GTRI researchers are developing an innovative phased-array design that will allow each antenna element to be reconfigured via software to perform a variety of different tasks. The work is part of a DARPA program aimed at speeding development of phased-array systems. Shown are Todd Lee, Ryan Westafer, and Hunter Chan. Photo: Rob Felt
Unlike traditional mechanical radars, modern phased-array antennas are solid-state devices that aim, transmit, and receive radar beams electronically. But they have a drawback: Each phased array must be built for a single type of application.
Researchers at the Georgia Tech Research Institute (GTRI) are developing an innovative phased-array design in which each element contains more than 100 interconnected radio-frequency switches. This allows each radiating element of an entire array to be reconfigured via software to perform a variety of jobs. GTRI’s reconfigurable electromagnetic interface is part of Arrays at Commercial Timescales, a Defense Advanced Research Projects Agency (DARPA) program aimed at speeding development times for phased-array systems.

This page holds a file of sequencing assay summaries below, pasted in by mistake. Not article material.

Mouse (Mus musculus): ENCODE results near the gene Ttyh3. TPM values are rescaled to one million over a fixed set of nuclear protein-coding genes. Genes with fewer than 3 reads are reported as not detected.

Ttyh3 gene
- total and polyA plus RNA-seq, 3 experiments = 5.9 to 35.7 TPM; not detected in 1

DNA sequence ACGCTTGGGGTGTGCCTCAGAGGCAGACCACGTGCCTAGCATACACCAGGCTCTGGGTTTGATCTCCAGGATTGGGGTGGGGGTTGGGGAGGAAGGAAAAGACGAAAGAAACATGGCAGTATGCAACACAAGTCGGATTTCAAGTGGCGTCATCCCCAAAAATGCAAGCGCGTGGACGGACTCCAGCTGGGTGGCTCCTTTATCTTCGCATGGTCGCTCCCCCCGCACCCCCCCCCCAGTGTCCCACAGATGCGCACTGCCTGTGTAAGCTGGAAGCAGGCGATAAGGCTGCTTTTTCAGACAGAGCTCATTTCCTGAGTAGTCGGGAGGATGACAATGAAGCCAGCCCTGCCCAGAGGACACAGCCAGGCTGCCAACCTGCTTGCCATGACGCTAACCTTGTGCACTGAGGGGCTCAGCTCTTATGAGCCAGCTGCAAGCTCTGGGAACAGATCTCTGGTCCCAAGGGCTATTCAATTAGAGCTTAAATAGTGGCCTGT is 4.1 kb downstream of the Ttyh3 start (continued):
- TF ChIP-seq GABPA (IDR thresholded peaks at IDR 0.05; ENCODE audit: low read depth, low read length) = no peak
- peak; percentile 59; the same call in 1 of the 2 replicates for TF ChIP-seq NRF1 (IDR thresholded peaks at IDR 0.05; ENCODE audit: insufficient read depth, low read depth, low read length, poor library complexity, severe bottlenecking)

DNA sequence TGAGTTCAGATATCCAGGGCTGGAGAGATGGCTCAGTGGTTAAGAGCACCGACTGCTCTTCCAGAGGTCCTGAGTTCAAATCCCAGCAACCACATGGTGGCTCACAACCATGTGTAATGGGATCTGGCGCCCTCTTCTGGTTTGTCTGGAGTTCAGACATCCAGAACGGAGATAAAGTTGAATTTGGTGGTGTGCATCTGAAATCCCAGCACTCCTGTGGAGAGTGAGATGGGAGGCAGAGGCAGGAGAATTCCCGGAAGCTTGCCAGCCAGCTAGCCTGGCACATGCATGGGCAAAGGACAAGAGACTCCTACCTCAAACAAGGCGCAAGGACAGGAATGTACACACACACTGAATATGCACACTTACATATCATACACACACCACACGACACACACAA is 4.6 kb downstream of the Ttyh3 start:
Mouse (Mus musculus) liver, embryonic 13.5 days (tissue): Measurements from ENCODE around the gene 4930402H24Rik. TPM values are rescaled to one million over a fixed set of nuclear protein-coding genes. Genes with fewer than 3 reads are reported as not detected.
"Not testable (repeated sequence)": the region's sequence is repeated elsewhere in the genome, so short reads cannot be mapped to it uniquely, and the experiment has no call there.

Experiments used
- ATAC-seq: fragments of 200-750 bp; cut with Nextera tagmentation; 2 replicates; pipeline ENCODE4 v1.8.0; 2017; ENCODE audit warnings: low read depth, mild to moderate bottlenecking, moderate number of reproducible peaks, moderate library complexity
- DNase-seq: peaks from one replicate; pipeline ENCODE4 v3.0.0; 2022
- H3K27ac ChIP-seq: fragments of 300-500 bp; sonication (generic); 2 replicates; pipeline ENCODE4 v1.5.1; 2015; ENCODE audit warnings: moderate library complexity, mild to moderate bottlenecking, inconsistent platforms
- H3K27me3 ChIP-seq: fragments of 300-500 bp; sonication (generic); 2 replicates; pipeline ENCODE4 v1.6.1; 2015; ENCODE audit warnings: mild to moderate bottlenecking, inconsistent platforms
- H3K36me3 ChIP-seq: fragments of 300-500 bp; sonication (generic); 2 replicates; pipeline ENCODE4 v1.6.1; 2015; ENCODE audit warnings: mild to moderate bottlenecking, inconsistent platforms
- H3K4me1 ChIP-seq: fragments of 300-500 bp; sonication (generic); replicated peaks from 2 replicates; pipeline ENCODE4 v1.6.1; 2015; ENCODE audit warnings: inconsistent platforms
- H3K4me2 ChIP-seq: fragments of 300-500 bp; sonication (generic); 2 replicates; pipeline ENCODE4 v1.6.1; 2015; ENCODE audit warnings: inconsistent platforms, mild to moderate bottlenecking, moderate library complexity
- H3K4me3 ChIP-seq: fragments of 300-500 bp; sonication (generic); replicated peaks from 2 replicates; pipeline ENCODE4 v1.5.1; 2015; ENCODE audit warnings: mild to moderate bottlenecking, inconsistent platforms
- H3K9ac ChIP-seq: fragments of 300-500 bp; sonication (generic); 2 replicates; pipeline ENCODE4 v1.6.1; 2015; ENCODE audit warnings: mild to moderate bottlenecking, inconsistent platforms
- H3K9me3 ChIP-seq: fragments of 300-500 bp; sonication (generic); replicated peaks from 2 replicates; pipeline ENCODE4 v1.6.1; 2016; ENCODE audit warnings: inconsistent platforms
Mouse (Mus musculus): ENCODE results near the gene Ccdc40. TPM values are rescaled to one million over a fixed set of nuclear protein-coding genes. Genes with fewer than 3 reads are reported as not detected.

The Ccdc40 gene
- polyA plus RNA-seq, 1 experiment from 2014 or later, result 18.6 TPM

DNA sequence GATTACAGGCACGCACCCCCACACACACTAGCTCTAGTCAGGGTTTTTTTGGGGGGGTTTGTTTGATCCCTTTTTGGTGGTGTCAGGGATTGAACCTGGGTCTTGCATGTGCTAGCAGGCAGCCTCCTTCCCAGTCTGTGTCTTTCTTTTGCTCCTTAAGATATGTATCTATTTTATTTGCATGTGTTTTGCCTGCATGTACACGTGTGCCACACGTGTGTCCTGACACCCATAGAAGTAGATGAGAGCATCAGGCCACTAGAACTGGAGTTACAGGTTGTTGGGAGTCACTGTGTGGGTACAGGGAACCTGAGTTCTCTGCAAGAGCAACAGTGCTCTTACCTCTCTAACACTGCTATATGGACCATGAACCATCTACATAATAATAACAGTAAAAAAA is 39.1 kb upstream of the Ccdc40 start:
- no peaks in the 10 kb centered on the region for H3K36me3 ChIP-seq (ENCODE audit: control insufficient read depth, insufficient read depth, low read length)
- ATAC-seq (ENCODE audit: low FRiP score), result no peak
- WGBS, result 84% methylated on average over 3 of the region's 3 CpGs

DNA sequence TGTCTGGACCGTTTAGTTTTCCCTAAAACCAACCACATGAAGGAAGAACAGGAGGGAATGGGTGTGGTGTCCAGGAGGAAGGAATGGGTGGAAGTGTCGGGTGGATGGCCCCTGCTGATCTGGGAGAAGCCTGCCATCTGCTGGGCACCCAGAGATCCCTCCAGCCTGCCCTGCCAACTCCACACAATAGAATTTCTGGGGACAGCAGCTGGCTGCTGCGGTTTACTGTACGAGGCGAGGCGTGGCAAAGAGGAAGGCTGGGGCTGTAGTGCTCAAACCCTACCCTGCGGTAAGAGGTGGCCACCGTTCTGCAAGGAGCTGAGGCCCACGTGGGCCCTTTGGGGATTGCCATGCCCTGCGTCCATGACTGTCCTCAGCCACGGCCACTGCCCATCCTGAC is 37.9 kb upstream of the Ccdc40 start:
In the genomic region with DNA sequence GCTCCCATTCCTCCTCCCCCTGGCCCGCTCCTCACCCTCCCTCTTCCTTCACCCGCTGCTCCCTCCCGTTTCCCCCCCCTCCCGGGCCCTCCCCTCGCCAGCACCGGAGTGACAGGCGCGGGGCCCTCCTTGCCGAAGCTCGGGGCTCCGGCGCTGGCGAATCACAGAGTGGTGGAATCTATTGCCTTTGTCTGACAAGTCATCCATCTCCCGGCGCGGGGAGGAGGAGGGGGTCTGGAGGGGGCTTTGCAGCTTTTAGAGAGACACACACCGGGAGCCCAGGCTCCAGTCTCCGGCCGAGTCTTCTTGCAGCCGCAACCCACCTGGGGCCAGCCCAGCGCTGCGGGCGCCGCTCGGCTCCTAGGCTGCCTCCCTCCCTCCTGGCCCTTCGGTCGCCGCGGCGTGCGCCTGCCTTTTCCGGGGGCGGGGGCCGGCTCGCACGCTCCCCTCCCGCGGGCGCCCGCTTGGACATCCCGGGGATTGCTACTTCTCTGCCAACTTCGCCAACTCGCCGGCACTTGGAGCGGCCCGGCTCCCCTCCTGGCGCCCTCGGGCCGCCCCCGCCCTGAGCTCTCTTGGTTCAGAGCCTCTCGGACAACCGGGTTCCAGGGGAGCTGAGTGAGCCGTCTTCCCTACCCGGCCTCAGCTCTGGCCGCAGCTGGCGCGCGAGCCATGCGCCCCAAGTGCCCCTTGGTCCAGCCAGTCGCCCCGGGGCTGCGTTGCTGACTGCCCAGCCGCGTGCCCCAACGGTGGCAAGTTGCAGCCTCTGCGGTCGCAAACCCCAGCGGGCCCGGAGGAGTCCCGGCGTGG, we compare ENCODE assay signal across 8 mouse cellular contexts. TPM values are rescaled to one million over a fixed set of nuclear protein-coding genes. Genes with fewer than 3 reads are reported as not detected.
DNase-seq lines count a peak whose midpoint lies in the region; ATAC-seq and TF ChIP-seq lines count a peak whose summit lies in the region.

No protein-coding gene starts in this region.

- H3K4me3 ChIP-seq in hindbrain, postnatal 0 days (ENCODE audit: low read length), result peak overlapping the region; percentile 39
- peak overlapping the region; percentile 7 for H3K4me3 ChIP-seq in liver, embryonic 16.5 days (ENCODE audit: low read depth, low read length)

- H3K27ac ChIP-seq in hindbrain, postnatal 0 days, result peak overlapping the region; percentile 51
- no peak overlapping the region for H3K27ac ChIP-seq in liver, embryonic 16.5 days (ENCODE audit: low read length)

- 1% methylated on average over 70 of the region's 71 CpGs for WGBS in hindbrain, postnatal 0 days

The GTRI design packs many tiny and digitally addressable switches onto half-inch-square tiles, which in turn can be used to build out large-scale antenna arrays. Backed by innovative gallium arsenide radio-frequency switches from corporate partner BAE Systems, each reconfigurable array element can independently perform essential antenna-related functions including beam steering, frequency tuning, and polarization. — Rick Robinson